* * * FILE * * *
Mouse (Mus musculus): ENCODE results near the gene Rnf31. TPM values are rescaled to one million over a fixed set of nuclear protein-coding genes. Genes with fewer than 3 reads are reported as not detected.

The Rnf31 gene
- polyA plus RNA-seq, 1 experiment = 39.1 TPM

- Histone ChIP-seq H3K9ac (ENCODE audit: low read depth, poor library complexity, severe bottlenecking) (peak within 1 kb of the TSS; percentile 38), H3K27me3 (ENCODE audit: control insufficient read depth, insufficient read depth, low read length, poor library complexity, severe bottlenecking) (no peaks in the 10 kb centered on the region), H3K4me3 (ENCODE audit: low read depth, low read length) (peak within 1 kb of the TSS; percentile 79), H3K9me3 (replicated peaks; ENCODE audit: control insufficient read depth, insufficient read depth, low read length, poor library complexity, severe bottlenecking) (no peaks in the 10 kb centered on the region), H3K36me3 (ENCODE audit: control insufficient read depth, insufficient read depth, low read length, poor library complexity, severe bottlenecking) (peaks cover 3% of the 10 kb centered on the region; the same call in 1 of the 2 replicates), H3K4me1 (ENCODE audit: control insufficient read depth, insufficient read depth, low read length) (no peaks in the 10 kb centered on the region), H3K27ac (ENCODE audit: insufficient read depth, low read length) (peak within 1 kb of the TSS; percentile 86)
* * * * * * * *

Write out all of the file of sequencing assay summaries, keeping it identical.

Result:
Mouse (Mus musculus): ENCODE results near the gene Rnf31. TPM values are rescaled to one million over a fixed set of nuclear protein-coding genes. Genes with fewer than 3 reads are reported as not detected.

The Rnf31 gene
- polyA plus RNA-seq, 1 experiment = 39.1 TPM

- Histone ChIP-seq H3K9ac (ENCODE audit: low read depth, poor library complexity, severe bottlenecking) (peak within 1 kb of the TSS; percentile 38), H3K27me3 (ENCODE audit: control insufficient read depth, insufficient read depth, low read length, poor library complexity, severe bottlenecking) (no peaks in the 10 kb centered on the region), H3K4me3 (ENCODE audit: low read depth, low read length) (peak within 1 kb of the TSS; percentile 79), H3K9me3 (replicated peaks; ENCODE audit: control insufficient read depth, insufficient read depth, low read length, poor library complexity, severe bottlenecking) (no peaks in the 10 kb centered on the region), H3K36me3 (ENCODE audit: control insufficient read depth, insufficient read depth, low read length, poor library complexity, severe bottlenecking) (peaks cover 3% of the 10 kb centered on the region; the same call in 1 of the 2 replicates), H3K4me1 (ENCODE audit: control insufficient read depth, insufficient read depth, low read length) (no peaks in the 10 kb centered on the region), H3K27ac (ENCODE audit: insufficient read depth, low read length) (peak within 1 kb of the TSS; percentile 86)